As a matter of principle, election manifestos outline the priorities and goals set by a political party based on a best case scenario. That’s the reason the manifestos abound in rosy promises and ambitious commitments, which in practice may be difficult to fulfil, as the actual course of events normally falls well short of the assumed scenario. The same is true of PML-N’s 2013 election manifesto.
As the manifesto brings out, putting the economy back on track is the foremost item on the PML-N’s agenda for change. This is hardly surprising as the economy is the mainstay of a country’s strength and during the last five years, Pakistan’s economic fortunes suffered shipwreck. Lacklustre growth – less than three percent per annum on average – was accompanied by persistently high inflation, mounting fiscal deficit and low investment-to-GDP ratio thus putting the country in the grip of stagflation.
The PML-N aims at a turnaround of the economy during the next five years: The growth rate will be doubled to about six percent; fiscal deficit will be almost halved to four percent of the GDP, tax-GDP and investment-GDP ratio will be pushed up to 15 (by six percentage points) and 20 (by eight percentage points) percent respectively.
If an economy is to nearly double its growth rate and investment level, it must also double its national savings as well as ensure that the higher savings are channelised into productive investment. Doing this in the face of a precarious security situation and absence of business confidence in the political and economic environment will be quite a big challenge.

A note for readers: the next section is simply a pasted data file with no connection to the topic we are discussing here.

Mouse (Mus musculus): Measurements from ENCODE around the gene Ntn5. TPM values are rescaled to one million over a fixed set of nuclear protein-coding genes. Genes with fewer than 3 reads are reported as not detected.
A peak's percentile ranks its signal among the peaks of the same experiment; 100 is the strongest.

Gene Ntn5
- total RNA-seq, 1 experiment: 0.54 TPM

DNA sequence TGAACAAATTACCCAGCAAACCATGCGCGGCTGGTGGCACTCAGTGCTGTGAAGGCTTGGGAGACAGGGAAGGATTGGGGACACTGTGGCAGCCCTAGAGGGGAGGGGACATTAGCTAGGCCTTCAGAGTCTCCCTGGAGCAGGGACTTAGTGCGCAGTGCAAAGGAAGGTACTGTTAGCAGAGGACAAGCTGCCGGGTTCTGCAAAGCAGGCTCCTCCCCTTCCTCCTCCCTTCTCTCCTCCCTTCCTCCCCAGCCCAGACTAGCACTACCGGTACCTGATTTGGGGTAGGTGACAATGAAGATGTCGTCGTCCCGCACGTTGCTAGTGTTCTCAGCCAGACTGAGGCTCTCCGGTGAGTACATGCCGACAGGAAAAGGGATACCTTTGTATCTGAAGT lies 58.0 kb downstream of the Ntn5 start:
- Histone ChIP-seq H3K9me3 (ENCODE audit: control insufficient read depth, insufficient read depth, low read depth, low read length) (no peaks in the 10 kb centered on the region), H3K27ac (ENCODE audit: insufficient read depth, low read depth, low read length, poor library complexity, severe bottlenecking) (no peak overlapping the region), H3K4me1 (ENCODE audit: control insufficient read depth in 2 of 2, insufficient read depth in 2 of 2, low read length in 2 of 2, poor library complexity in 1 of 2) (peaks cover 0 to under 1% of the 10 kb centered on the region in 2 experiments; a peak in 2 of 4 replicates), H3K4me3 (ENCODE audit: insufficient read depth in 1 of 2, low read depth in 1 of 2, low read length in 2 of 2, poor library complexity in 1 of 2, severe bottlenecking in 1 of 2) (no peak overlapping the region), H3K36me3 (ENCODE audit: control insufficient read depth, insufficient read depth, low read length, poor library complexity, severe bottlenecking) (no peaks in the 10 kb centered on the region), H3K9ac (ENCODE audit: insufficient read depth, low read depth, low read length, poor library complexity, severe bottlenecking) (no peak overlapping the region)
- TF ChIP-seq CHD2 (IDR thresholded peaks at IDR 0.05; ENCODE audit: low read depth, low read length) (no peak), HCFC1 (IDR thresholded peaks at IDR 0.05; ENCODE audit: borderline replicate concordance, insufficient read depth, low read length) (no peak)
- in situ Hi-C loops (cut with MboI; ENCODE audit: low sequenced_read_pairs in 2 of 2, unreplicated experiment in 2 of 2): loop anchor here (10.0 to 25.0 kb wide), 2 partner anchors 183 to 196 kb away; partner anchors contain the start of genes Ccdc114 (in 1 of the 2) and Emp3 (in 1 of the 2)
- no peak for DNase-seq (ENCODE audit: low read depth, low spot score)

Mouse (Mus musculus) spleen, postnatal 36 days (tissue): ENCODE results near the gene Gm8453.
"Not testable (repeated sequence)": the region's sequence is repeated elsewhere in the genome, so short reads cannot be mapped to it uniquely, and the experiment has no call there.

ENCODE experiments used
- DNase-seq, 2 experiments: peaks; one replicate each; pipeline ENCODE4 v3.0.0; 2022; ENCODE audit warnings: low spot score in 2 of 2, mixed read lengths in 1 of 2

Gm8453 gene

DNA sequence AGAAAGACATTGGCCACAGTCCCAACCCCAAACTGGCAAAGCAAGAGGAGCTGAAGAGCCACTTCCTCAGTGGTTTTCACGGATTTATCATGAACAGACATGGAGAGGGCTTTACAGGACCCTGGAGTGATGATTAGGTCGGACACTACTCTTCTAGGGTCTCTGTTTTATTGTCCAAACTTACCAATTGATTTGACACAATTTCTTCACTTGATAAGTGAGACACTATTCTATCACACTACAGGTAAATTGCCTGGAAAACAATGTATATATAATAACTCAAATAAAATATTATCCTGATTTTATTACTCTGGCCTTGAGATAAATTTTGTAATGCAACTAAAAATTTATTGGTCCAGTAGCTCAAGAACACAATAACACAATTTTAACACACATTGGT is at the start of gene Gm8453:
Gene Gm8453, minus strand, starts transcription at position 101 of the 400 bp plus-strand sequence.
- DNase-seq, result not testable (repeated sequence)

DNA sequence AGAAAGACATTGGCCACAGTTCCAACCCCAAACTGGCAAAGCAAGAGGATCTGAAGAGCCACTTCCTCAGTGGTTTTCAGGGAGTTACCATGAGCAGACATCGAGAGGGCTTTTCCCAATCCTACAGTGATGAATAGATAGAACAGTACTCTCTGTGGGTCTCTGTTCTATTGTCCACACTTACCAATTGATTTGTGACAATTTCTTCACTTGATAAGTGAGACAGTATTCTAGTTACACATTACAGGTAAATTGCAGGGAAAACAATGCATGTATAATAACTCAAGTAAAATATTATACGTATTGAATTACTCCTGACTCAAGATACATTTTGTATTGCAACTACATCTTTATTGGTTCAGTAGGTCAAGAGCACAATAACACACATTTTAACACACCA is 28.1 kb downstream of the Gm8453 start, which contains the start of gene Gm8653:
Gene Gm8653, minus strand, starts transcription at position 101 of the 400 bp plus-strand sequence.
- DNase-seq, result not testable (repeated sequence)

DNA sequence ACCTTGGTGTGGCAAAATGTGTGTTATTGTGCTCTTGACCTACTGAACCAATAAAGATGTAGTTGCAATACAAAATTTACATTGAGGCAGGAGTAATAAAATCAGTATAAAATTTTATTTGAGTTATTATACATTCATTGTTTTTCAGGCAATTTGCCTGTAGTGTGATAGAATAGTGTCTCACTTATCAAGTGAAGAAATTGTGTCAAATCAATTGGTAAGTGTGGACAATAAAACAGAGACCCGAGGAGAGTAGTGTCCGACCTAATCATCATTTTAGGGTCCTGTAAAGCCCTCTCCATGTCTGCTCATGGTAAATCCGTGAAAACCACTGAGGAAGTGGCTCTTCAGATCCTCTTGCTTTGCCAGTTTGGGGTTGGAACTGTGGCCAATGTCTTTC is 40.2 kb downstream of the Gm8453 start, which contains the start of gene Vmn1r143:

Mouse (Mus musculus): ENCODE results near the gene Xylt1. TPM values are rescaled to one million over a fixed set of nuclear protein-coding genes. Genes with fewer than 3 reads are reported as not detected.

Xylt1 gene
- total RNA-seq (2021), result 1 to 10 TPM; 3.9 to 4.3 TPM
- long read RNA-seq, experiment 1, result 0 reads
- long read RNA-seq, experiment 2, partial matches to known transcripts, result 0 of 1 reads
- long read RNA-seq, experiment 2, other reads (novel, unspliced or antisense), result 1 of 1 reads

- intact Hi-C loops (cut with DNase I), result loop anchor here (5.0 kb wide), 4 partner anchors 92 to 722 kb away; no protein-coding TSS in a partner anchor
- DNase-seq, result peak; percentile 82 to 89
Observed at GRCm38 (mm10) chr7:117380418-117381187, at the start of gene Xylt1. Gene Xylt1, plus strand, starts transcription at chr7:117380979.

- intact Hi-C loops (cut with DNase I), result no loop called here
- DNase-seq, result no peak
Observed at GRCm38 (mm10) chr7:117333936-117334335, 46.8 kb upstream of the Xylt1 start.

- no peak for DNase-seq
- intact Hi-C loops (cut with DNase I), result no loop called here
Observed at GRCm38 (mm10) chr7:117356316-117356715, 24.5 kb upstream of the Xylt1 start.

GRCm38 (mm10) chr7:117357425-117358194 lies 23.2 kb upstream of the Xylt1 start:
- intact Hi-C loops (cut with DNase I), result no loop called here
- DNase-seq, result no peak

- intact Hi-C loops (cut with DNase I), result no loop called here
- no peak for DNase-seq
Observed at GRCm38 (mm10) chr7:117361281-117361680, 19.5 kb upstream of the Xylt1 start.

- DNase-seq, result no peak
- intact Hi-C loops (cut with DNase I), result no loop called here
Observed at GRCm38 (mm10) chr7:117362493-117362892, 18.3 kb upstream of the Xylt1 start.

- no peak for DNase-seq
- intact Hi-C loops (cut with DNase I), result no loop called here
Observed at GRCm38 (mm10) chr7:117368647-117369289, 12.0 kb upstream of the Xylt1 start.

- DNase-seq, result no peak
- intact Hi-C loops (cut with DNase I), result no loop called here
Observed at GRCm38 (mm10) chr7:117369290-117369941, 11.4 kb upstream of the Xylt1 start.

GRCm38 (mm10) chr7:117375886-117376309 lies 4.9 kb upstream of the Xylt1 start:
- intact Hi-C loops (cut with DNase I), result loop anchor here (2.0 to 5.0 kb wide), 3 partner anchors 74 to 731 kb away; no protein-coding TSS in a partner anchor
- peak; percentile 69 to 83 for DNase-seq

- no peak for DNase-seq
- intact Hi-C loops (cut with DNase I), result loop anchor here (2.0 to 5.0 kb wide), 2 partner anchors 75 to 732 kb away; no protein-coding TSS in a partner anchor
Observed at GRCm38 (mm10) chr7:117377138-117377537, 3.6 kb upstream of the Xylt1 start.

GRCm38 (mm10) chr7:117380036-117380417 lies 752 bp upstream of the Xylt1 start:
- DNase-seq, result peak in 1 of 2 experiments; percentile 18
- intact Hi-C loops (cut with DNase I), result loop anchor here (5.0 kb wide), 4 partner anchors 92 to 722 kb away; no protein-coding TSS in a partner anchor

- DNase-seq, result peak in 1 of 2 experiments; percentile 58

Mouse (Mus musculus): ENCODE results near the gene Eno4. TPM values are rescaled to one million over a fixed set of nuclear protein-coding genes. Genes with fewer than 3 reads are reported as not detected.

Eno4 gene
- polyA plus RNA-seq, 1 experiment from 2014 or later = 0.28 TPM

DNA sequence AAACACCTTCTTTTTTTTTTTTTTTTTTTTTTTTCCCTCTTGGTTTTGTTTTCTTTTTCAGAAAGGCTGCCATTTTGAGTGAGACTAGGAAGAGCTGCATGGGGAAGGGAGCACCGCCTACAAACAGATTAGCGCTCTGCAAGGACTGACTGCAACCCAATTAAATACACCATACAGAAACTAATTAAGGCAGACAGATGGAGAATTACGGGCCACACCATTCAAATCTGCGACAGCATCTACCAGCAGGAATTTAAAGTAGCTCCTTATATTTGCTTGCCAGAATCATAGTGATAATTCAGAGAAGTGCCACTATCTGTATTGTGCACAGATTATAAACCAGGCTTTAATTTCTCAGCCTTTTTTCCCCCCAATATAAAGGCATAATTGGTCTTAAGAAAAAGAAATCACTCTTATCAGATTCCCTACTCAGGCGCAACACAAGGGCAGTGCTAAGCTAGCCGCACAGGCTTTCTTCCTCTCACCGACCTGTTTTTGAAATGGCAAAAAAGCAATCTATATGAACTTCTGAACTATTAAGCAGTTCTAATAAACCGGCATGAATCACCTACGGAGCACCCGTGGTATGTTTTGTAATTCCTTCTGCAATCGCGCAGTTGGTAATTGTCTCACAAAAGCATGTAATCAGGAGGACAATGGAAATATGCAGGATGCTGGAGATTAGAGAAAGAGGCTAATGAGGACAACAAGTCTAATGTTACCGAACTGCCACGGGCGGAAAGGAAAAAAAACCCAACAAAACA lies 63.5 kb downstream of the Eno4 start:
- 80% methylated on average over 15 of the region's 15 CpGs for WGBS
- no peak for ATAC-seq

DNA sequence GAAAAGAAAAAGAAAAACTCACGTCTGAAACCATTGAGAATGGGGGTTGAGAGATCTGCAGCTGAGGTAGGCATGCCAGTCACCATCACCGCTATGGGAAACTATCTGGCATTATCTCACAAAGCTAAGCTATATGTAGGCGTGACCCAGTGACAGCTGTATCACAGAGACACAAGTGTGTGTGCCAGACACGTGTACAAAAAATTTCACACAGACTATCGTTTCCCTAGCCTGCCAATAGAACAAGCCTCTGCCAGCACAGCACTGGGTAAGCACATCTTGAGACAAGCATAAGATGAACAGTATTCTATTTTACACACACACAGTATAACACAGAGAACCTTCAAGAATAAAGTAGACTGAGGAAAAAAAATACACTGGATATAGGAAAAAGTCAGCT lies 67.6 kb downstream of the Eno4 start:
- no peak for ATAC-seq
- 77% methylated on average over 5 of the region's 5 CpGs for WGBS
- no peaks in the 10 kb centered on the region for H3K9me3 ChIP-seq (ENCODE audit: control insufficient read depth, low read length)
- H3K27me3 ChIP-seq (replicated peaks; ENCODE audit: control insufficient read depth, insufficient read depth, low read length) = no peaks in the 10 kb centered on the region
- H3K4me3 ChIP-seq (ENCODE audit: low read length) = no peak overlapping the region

The same is true of fiscal deficit, which can be brought down either by cutting back on public expenditure or driving up government revenue. Curtailing public expenditure is easier said than done. Reduction of development spending will slow rather than accelerate economic growth.
Curtailing current spending has problems of its own. The two major heads of current expenditure are debt servicing and defence spending. The former is an obligation that the Pakistan government owes to its creditors, while the latter is rooted in the pre-eminent position of the armed forces in the country’s political system. Add to these, Pakistan’s involvement in the war on terror, which is eating up a big chunk of national resources.